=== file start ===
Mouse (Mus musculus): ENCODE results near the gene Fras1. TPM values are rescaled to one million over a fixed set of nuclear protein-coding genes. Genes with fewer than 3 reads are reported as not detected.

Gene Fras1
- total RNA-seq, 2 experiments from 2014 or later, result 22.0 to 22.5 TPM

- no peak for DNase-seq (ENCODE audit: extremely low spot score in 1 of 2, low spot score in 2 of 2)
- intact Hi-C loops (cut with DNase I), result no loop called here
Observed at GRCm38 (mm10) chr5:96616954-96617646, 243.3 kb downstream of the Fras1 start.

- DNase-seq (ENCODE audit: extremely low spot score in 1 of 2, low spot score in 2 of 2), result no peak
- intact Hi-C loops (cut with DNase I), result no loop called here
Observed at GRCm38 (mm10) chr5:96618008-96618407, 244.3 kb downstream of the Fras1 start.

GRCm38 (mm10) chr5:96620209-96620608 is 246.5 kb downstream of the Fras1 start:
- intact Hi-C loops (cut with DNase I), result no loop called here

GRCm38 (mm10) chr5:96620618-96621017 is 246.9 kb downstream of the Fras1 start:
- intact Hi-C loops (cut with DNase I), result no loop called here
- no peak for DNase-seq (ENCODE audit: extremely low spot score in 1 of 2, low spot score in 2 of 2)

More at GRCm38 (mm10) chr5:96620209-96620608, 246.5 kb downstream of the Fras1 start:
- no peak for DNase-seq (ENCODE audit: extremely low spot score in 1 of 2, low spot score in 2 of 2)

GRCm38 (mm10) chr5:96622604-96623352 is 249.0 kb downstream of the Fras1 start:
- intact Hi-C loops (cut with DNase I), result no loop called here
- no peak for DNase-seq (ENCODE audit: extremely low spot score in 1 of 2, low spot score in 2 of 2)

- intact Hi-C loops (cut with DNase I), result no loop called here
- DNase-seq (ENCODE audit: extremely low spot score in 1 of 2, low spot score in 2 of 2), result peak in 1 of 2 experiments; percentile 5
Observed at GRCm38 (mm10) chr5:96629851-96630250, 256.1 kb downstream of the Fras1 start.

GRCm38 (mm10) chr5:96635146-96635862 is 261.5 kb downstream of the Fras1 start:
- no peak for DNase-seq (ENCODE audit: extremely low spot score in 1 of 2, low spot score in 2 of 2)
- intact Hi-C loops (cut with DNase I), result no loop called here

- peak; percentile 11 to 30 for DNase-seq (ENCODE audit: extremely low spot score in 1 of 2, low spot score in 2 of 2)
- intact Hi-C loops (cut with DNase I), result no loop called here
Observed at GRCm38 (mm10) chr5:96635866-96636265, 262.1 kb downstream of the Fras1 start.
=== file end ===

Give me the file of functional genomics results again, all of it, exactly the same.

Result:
Mouse (Mus musculus): ENCODE results near the gene Fras1. TPM values are rescaled to one million over a fixed set of nuclear protein-coding genes. Genes with fewer than 3 reads are reported as not detected.

Gene Fras1
- total RNA-seq, 2 experiments from 2014 or later, result 22.0 to 22.5 TPM

- no peak for DNase-seq (ENCODE audit: extremely low spot score in 1 of 2, low spot score in 2 of 2)
- intact Hi-C loops (cut with DNase I), result no loop called here
Observed at GRCm38 (mm10) chr5:96616954-96617646, 243.3 kb downstream of the Fras1 start.

- DNase-seq (ENCODE audit: extremely low spot score in 1 of 2, low spot score in 2 of 2), result no peak
- intact Hi-C loops (cut with DNase I), result no loop called here
Observed at GRCm38 (mm10) chr5:96618008-96618407, 244.3 kb downstream of the Fras1 start.

GRCm38 (mm10) chr5:96620209-96620608 is 246.5 kb downstream of the Fras1 start:
- intact Hi-C loops (cut with DNase I), result no loop called here

GRCm38 (mm10) chr5:96620618-96621017 is 246.9 kb downstream of the Fras1 start:
- intact Hi-C loops (cut with DNase I), result no loop called here
- no peak for DNase-seq (ENCODE audit: extremely low spot score in 1 of 2, low spot score in 2 of 2)

More at GRCm38 (mm10) chr5:96620209-96620608, 246.5 kb downstream of the Fras1 start:
- no peak for DNase-seq (ENCODE audit: extremely low spot score in 1 of 2, low spot score in 2 of 2)

GRCm38 (mm10) chr5:96622604-96623352 is 249.0 kb downstream of the Fras1 start:
- intact Hi-C loops (cut with DNase I), result no loop called here
- no peak for DNase-seq (ENCODE audit: extremely low spot score in 1 of 2, low spot score in 2 of 2)

- intact Hi-C loops (cut with DNase I), result no loop called here
- DNase-seq (ENCODE audit: extremely low spot score in 1 of 2, low spot score in 2 of 2), result peak in 1 of 2 experiments; percentile 5
Observed at GRCm38 (mm10) chr5:96629851-96630250, 256.1 kb downstream of the Fras1 start.

GRCm38 (mm10) chr5:96635146-96635862 is 261.5 kb downstream of the Fras1 start:
- no peak for DNase-seq (ENCODE audit: extremely low spot score in 1 of 2, low spot score in 2 of 2)
- intact Hi-C loops (cut with DNase I), result no loop called here

- peak; percentile 11 to 30 for DNase-seq (ENCODE audit: extremely low spot score in 1 of 2, low spot score in 2 of 2)
- intact Hi-C loops (cut with DNase I), result no loop called here
Observed at GRCm38 (mm10) chr5:96635866-96636265, 262.1 kb downstream of the Fras1 start.